Rain stops, need continues

By November 4, 2008

Honduras (MNN) — The rain has stopped, but the skies over
Honduras remain cold and gray. Intense flooding has killed 23 people, displaced
hundreds of thousands and destroyed over 100 acres of bean and maize crops. Compassion
International's church partners have been providing food and shelter for
sponsored children and their families, as well as distributing bedding,
clothing, and food supplies.

The lack of a harvest coming on top of sky-high food prices
has intensified the desperation and need for international aid. United Nations agencies and their NGO
partners have appealed for more than $17 million over the next six months to provide
aid to those affected by the flooding. These funds would provide food, shelter,
health care, water and sanitation, as well as supporting emergency logistics
and early recovery projects.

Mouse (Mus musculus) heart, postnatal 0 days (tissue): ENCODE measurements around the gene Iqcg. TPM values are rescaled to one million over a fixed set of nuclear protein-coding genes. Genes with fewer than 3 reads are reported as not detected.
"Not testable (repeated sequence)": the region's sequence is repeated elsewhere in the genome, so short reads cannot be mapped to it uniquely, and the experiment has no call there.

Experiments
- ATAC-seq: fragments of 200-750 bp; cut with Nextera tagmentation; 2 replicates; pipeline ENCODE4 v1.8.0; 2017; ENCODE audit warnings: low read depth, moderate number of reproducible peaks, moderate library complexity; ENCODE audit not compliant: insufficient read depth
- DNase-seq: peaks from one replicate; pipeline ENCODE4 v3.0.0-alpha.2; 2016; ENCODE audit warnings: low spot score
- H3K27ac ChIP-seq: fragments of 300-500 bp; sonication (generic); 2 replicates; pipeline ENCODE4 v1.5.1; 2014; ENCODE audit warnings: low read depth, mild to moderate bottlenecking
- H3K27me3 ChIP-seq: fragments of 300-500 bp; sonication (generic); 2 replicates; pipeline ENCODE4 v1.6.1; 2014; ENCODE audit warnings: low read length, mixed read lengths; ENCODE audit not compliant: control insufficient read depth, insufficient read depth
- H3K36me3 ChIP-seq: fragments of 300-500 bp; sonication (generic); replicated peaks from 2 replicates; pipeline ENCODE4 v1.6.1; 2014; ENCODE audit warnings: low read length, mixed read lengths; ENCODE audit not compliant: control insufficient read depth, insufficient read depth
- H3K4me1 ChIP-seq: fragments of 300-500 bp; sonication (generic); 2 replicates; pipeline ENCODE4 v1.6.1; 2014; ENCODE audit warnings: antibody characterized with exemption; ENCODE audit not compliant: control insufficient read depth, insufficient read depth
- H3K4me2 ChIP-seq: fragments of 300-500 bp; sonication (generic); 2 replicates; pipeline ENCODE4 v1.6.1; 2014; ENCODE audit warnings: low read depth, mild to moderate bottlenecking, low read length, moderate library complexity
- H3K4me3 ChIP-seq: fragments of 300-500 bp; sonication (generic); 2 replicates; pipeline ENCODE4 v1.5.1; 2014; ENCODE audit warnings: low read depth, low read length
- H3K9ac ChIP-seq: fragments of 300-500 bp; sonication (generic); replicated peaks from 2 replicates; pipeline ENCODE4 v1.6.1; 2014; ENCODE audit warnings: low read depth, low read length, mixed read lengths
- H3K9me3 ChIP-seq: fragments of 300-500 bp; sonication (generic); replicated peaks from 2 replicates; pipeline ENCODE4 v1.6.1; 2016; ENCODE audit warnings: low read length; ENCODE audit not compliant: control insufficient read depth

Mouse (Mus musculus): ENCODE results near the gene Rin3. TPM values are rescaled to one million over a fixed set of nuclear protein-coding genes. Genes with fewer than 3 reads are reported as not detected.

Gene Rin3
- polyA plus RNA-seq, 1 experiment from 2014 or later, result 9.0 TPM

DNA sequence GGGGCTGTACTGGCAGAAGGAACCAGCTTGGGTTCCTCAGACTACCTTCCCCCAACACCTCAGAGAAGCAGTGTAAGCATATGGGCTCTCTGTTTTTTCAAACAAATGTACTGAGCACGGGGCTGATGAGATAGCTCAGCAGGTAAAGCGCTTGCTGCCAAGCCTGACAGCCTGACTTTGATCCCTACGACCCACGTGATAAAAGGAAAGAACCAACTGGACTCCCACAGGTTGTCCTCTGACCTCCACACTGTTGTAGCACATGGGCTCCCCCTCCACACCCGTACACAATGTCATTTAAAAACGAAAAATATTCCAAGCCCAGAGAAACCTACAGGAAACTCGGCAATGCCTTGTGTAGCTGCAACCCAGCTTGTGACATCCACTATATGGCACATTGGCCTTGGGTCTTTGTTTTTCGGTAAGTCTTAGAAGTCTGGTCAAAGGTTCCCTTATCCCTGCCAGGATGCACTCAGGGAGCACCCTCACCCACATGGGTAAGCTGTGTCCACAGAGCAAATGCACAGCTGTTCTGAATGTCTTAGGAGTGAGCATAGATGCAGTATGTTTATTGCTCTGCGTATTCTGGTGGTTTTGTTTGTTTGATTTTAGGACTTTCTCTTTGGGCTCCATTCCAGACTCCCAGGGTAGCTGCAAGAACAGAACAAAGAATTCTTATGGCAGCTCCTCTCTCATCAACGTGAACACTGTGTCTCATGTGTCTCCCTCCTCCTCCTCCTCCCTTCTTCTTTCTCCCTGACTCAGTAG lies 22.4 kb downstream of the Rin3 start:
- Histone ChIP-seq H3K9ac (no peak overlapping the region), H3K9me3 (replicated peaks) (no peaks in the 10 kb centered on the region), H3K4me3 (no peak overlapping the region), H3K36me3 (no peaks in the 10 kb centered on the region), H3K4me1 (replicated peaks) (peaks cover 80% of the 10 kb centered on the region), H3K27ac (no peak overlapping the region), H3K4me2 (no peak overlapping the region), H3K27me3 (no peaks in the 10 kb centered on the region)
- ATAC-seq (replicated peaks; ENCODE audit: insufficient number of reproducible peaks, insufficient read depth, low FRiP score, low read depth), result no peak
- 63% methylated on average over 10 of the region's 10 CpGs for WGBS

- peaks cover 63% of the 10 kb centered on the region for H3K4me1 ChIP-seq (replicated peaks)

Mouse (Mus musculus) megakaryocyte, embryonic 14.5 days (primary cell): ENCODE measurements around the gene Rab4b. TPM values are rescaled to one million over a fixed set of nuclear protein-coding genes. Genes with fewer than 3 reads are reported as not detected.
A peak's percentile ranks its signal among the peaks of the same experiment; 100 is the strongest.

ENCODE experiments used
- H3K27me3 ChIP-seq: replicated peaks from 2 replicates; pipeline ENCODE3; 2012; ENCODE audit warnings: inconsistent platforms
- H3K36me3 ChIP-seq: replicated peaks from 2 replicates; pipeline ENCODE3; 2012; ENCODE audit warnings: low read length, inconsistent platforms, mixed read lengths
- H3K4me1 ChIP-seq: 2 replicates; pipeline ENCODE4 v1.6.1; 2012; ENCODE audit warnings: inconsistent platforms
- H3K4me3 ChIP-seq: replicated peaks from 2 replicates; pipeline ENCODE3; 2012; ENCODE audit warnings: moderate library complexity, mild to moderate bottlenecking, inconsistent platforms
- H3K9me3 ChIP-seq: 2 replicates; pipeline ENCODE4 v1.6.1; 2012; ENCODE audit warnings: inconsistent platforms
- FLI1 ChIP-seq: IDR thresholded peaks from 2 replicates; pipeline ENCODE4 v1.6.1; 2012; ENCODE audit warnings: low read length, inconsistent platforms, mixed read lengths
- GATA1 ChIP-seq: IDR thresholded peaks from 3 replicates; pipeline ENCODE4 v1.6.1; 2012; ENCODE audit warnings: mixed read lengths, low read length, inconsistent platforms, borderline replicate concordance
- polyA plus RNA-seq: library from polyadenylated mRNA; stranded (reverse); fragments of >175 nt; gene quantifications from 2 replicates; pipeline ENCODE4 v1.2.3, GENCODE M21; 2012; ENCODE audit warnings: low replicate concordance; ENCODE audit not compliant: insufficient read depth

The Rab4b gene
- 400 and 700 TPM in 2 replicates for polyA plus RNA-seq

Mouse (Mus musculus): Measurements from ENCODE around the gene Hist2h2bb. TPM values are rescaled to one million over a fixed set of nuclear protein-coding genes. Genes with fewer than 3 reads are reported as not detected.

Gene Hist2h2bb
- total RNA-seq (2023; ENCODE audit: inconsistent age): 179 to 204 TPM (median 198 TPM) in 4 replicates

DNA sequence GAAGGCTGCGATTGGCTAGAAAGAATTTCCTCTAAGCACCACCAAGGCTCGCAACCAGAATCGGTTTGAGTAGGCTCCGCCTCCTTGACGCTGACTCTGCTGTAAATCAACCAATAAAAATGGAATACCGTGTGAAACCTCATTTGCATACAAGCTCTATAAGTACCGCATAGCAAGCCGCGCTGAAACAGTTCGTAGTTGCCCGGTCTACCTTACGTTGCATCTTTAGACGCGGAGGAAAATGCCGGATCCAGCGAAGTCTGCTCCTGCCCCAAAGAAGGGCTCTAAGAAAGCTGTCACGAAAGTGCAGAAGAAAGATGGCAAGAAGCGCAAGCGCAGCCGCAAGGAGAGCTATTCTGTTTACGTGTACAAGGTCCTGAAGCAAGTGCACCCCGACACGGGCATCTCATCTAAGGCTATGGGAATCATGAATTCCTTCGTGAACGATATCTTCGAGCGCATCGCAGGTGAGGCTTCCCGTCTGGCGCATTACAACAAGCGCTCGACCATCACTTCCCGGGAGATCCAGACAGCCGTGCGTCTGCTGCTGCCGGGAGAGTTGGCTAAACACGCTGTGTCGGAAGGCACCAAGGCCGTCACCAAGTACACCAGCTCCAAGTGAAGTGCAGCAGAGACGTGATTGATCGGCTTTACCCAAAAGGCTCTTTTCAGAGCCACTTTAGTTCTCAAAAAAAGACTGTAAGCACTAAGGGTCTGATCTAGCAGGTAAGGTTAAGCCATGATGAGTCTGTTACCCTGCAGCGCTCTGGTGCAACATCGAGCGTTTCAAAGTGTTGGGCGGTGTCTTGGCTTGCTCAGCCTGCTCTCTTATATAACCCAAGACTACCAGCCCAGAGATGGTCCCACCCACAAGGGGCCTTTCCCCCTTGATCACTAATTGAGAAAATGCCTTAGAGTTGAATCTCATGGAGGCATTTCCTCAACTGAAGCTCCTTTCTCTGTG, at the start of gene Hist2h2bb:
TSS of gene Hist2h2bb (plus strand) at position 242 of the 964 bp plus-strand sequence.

"Living conditions for some of the most vulnerable
communities will remain precarious for several months," warned the UN Office
for the Coordination of Humanitarian Affairs (OCHA). "Failure to intervene with
assistance could lead to extreme poverty and worsening malnutrition."

Heavy rains triggered by a tropical depression earlier this
month caused rivers to swell and spurred on the relentless flooding. Severe
damage has been inflicted on infrastructure, and while the central and western
regions of Honduras were affected, those in the north were hardest hit. Some
Compassion-assisted child development centers were affected by the flooding,
and the children in those centers were evacuated. 

 



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